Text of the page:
Regional Environmental Law

Regional Environmental Law

Transregional Comparative Lessons in Pursuit of Sustainable Development

New Horizons in Environmental and Energy Law series

Edited by Werner Scholtz and Jonathan Verschuuren

The core focus of this timely volume is to ascertain how regional environmental law may contribute to the pursuit of global sustainable development. Leading scholars critically analyze the ways in which states may pool sovereignty to find solutions to environmental problems, presenting a comparative legal analysis of the manner in which the AU, EU, OAS and ASEAN deal with the issues of climate change, human rights and the environment.

Chapter 13: Contribution of the case law of the European Court of Human Rights to sustainable development in Europe

Jonathan Verschuuren

Subjects: development studies, law and development, environment, environmental law, law - academic, comparative law, environmental law, law and development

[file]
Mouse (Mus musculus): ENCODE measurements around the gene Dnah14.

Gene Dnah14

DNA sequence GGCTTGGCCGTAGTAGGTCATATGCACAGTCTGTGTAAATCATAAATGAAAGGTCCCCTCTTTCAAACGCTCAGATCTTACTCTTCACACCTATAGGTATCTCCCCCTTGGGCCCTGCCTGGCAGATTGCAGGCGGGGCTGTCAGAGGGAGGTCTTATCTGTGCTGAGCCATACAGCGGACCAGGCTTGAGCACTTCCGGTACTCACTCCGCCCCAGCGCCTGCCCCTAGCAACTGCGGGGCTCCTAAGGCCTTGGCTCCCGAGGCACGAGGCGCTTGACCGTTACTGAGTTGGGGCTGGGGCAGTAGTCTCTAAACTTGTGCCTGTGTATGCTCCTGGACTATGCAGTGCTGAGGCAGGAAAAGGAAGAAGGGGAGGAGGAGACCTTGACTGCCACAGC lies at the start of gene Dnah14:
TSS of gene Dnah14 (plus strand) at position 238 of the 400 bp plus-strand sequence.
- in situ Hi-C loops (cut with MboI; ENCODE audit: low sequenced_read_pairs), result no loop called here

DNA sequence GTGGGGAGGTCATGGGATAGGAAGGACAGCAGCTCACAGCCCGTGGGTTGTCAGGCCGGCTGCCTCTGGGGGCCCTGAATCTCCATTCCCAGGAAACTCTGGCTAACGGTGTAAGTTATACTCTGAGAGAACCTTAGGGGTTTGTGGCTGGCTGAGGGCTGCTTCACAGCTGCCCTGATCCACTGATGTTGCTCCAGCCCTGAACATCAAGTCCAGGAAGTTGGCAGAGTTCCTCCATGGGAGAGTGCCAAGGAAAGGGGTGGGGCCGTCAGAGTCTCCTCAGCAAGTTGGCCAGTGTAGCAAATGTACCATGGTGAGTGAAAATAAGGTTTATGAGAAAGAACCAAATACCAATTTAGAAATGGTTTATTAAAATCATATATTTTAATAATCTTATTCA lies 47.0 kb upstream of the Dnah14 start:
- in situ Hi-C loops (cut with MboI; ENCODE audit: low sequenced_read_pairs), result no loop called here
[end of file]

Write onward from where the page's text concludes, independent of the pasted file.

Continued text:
The European Convention on Human Rights (hereafter: ECHR) can be seen as an instrument that promotes regional integration in two ways. First of all, the Convention is the basic legal instrument within the Council of Europe. The Council of Europe is an international organization that pre-dates, and should not be confused with, the European Union. It is aimed at promoting co-operation between all countries of (the wider) Europe in the areas of human rights, democratic development, protection of biodiversity and landscapes, and cultural co-operation. The Council of Europe (hereafter: CoE) has 47 member states, including such states as Russia, Azerbaijan, Turkey and Georgia, and six observer states, such as Japan and the United States. Besides the ECHR, most CoE member states are also bound by such environmental treaties as the Convention on the Conservation of European Wildlife and Natural Habitats and the European Landscape Convention. This chapter, however, will focus on the ECHR and especially on the case law by the European Court of Human Rights (hereafter: ECtHR). This Court is an institution of the CoE and is located in Strasbourg, France. Again, it should not be confused with the EU Court of Justice in Luxembourg, which is an institution of the European Union. Second, the European Union, that other important international organization in Europe (see on the EU extensively, Chapter 11, this volume), recognizes the human rights laid down in the ECHR and currently is in the process of accession to the ECHR.

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